We’ve all read conflicting advice on what we can and can’t throw in the compost bin. Some people are more cautious than others and avoid composting any diseased plants, seeds, weeds, lemon rinds, and all kinds of materials. Today, we’ll be focusing on tomato plants – are they compostable, and if so, what are some gardeners so afraid of?

To me, the answer to “can you compost tomato plants?” is simply YES! But in order to explain myself, first let’s look at some of the three reasons why people may advise against composting tomato plants.

  1. Disease and contamination
  2. Longer break down
  3. Avoiding volunteers

Disease and contamination while composting tomato plants

This seems to be one of the main reasons given against composting tomato plants and it’s understandable since many tomato diseases are technically soil-borne. However, this argument doesn’t acknowledge the high probability that many infections are blown into the garden from the surrounding area.

Gardeners who have experienced any disease in their veggie patch should definitely be more vigilant about making sure they compost diseased plant material properly, but in most cases, this shouldn’t mean throwing it into the landfill.

In general, giving the compost pile enough time and water, “brown and green” matter, as well as increasing the temperature and turning the pile to maintain enough oxygen all help to break down and kill off any pathogens in the compost pile. Unfortunately, this doesn’t happen in one year.

In the first year, pathogens are still feeding on the host plant as it starts to break down within the compost pile. Both “good” and “bad” fungi are prolific at this stage due to the drop in the pH. In the second year, the pile is half decomposed and the spores are being starved of any new plant matter (this is a crucial step; do NOT add any more plant matter during the second year of decomposition). During this stage, the pH is beginning to neutralize so bacteria species are more prolific. By the third year, the proportion of fungal spores and bacteria are minimal and no greater than the surrounding environment, so your compost is now ready to use in the garden. 

In large-scale horticultural situations, farmers plow in any diseased crop to limit their spread and follow simple crop rotation cycles to control many diseases. Spores in the compost can become airborne, so it is good practice to cover diseased plants with more plant matter as soon as you toss them on the pile.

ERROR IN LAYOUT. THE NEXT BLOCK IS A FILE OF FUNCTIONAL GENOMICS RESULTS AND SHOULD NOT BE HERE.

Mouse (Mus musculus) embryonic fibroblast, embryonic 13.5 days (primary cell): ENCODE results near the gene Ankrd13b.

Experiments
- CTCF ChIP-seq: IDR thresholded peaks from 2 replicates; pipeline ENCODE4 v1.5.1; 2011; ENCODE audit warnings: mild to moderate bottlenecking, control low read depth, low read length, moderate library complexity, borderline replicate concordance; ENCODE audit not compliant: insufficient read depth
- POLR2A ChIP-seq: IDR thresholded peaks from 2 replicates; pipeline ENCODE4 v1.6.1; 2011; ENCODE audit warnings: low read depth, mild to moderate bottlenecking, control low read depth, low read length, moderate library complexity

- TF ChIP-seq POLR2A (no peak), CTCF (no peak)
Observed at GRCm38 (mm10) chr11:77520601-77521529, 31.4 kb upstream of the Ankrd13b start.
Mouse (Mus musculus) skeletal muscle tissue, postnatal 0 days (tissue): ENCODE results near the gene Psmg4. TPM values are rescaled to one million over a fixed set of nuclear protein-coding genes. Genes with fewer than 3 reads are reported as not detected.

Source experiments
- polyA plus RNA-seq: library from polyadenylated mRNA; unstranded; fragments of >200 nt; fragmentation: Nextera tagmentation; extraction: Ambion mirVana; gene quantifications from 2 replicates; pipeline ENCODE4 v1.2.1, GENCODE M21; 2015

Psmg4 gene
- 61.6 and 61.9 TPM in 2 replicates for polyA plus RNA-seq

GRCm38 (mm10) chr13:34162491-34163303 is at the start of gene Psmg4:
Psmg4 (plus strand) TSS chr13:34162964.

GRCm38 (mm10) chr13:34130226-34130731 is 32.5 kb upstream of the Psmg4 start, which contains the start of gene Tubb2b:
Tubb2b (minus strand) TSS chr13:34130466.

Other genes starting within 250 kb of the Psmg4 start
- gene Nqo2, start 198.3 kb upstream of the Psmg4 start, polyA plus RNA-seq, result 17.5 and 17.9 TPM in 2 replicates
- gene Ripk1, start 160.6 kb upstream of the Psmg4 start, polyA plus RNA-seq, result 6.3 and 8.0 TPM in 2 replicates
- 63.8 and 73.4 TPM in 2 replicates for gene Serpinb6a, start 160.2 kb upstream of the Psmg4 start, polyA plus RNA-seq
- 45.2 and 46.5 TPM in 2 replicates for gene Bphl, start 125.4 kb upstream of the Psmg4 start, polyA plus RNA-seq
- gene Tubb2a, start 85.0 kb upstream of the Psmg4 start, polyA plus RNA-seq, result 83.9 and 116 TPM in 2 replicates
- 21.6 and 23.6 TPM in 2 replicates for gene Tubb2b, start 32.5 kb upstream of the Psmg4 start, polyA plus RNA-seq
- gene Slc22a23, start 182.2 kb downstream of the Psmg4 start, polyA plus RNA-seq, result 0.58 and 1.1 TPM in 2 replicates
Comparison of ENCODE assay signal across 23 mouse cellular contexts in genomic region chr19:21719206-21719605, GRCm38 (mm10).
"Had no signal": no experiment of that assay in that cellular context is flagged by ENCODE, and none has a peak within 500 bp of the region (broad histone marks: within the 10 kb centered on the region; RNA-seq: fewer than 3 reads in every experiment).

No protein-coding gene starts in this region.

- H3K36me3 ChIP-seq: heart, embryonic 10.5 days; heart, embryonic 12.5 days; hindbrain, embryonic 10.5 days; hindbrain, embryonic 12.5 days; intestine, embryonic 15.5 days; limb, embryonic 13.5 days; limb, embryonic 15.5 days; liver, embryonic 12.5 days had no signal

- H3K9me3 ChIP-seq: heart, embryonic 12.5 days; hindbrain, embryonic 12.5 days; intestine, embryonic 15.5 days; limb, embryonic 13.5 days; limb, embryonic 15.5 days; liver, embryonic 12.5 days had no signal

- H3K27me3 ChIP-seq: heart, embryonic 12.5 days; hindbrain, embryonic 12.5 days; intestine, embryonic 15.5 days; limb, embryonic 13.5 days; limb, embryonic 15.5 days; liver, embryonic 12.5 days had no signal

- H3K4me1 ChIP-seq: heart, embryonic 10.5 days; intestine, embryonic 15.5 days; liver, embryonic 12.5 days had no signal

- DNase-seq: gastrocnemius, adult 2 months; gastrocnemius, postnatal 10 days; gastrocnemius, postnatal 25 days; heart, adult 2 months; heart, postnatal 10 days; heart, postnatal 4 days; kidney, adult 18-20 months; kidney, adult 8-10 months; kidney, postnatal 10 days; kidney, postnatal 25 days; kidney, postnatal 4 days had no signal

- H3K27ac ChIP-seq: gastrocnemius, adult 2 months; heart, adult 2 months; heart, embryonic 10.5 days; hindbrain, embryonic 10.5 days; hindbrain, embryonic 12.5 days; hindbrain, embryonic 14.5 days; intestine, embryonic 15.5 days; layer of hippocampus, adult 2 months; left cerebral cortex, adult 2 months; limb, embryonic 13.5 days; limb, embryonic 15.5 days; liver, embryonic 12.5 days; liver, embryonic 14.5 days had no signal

Common tomato plant diseases:

  •  Late blight (Phytophthora infestans) is a soil borne water-mold whose spores are blown by the wind to infect tomato plants. The spores require moisture to survive, so they can be killed by a single, dry, sunny day.
  • Early blight (Alternaria solani) and Septoria leaf spot (Septoria lycopersici) are both fungi which infect tomato plants, including their seeds.
  • Tomato leaf mold (Cladosporium fulvum) is a fungus. The wind dispersed spores require living plant matter and moisture to grow, but the fungus can over winter in seeds or dead plant matter for up to a year.
  • Bacterial wilt (Ralstonia solanacearum) is spread via contaminated water or via sucking insects, but not via wind dispersal. Research shows that bacterial wilt can be managed by decreasing the pH of the compost pile to between 4 – 5 during the summer. The amino acids that initially form already decrease the pH of the compost pile and adding oak leaves and pine needles can decrease the pH further, whereas anerobic composting can make the pH drop severely. 

Longer break down time of tomato plants

I guess if you want your compost to be ready within 6 – 1 2 months, then you probably have a giant list of things that “shouldn’t” go in the compost, including fruit, seeds, weeds, and anything with lignan and fiber; so pretty much all plant matter! Is this still composting?

To me, the whole point of my compost system is to avoid sending anything to landfill at the same time as building healthy soil for my garden. I suspect those who advise against putting anything in their compost bins due to the time it takes to break down aren’t adhering to the standard three-bin system and are probably emptying their compost bins after less than a year.

An easy trick to employ to help any plant matter decompose quicker is to cut them into smaller pieces. I tend to do this with a pair of shears, but a small backyard chipper or shredder would be ideal.